Sinking deeper: The most significant risks impacting the dive tourism industry in the East African Marine Ecoregion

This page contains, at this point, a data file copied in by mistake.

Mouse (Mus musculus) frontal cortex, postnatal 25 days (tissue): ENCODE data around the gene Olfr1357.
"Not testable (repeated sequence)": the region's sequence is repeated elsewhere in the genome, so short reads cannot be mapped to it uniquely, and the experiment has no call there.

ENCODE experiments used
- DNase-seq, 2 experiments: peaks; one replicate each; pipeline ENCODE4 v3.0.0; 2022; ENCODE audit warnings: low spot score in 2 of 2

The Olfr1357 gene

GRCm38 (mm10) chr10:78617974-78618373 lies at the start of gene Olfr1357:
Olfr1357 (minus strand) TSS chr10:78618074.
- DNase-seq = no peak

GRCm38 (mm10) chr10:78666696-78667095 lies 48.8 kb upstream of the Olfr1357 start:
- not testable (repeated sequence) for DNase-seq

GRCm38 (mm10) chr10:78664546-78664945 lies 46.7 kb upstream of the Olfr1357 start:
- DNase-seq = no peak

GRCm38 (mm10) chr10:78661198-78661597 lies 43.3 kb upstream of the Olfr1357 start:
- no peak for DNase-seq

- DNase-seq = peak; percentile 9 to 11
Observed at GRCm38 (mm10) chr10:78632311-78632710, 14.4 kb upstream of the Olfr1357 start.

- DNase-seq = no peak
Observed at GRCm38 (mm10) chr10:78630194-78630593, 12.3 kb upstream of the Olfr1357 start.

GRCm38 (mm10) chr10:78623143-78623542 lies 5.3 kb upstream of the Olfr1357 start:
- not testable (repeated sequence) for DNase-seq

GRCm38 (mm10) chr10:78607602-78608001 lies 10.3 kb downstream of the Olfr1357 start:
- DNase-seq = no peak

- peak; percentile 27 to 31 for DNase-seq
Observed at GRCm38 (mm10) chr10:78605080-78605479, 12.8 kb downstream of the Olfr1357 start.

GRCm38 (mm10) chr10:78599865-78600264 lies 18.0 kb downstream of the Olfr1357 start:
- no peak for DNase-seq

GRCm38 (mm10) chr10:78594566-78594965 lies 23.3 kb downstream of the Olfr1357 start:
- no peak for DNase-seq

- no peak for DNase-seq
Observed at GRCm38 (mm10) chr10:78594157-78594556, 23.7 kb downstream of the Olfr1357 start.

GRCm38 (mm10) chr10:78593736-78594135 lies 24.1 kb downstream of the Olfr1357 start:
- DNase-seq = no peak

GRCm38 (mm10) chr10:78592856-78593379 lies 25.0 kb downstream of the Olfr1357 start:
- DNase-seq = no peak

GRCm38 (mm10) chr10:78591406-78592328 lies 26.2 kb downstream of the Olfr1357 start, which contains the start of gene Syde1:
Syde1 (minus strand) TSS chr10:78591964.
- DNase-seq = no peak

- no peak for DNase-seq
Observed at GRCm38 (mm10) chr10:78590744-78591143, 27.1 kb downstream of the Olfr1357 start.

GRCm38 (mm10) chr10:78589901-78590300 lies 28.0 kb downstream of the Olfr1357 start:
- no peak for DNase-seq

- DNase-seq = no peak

Scuba diving continues to be one of the most popular recreational activities in marine tourism, but its sustainability is currently threatened due to environmental, social, political, and economic risks. The East African Marine Ecoregion is renowned for its richness in marine fauna and flora, including some of the Indian Ocean's most diverse and abundant coral reef ecosystems, making it a popular destination for scuba divers. However, empirical evidence suggests that external risks (international and domestic) are impacting on dive operators in the region, creating the need to better understand these impacts. This research was therefore aimed at identifying the most significant of these external risks from the perspective of dive operators, via an explorative and descriptive study. The qualitative and quantitative primary data collected revealed that domestic and international economic and political risks have the greatest impact on dive operators in the East African Marine Ecoregion, and this trend is expected to continue. Environmental degradation of coral reefs, while not seen as a threat to dive operators at present, constitutes a key threat within the near future. In terms of the variation in perceived risk across the region, Kenya suffers most from social and political risks, Tanzania from environmental risks, Mozambique from political risks, and South Africa from economic risks. The research contributes to Africa's Blue Economy, which aims to guide African countries in sustainable use of the marine environment while harnessing its social and economic benefits. The findings create awareness of the impact of external risks on regional dive operators and their significance. Furthermore, they create an opportunity for decision makers and stakeholders in the region to craft solutions to improve the sustainability of the scuba diving industry.